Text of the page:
I wanted to mention a few other things about getting to Brasília and living here. Even though some of my points could be summed up with I don’t know, I’m keeping them in, so I remember what I didn’t know, and so I can give better advice at the end of my internship.
Visa: I’m not an expert on the visa situation for interns traveling to Brazil, but I can describe my situation. I traveled on a German passport, and since my stay falls within the 90-day tourist visa period, I didn’t apply for any other sort of visa. While this was a little confusing for HR, it turned out not to be a problem. The visa requirements for US citizens will be changing while I’m here. US passport holders traveling to Brazil will no longer need visas for 90-day stays, so the above plan could apply if your internship is shorter than 90 days. Otherwise, I believe UNESCO interns are eligible for an Official Visa, which is free.
Phone: I have a Brazilian phone number, which is very convenient. I came with an old smart phone that my mom had lying around, which I was able to unlock for use abroad. On my first day in Brasília, the other guy staying at my AirBnB helped me get a SIM card. It seemed like it might be tricky for foreigners, but I can’t speak to that. We went about it the Brazilian way (jeitinho brasileiro). To avoid potential complications, I just signed up for a plan under his name. Because I have wifi at work and at home, I’ve barely used the data plan I signed up for. I’ll probably change it when it expires next week.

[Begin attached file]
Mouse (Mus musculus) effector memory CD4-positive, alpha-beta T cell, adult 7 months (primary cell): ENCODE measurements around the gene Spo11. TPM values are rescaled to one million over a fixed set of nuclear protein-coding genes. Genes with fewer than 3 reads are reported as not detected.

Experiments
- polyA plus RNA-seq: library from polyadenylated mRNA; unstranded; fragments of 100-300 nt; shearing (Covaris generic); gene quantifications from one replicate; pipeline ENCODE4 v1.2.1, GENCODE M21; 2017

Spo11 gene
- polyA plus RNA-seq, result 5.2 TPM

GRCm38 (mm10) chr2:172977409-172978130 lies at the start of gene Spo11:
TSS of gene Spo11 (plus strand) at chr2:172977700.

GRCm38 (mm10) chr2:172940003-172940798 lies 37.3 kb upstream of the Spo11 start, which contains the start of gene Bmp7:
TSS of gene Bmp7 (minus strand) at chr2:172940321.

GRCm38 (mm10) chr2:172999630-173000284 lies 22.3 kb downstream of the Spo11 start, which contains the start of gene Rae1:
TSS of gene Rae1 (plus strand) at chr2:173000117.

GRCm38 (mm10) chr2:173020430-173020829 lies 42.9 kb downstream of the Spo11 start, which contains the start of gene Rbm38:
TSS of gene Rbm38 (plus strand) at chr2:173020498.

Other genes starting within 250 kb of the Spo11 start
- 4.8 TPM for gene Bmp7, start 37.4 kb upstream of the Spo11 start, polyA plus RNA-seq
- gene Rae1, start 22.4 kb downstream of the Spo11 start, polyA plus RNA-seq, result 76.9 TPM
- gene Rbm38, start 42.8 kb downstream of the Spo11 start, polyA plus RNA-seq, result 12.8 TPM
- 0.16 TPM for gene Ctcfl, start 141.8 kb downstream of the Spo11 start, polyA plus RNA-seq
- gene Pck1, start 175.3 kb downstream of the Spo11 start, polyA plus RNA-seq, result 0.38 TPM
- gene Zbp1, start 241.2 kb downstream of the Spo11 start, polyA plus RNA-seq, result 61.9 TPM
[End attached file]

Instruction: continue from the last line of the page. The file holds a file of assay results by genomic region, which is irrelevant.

Money: Paying for things in Brasília is easy. Generally, the assumption is that you’ll use a card (crédito ou débito?). While I always have some cash on hand (1 USD ≈ 4 BRL), I have been relying on a US credit card (with no international transaction fee). That continues to be the most convenient.
Transport: Getting around in Brasília is relatively easy. There are lots of buses. I don’t quite understand the different lines, but I haven’t really needed to yet. So far, all the buses have been going my way. I usually pay the bus fare in cash. The regular sized buses have someone seated next to a turnstile. Once they have your money, they let you through to the back of the bus. Many people use a smart card with a refillable balance. I don’t have one yet, but I think I’d like to get one. For when buses aren’t the most convenient mode of transportation, there are taxis and Uber. Brasília also has a metro, but its area of accessibility is limited, so it hasn’t made sense for me to take it yet. I’ll probably try it out just for fun one day though.
Accommodation: As I’ve mentioned, I’m staying at an AirBnB. I booked it for the whole 12 weeks, and I’m happy with my decision. While that might sound expensive, booking for that amount of time comes with a substantial discount. Unfortunately, that means I don’t have any tips on how else to find a place to live. I would say stay as close to the office as possible.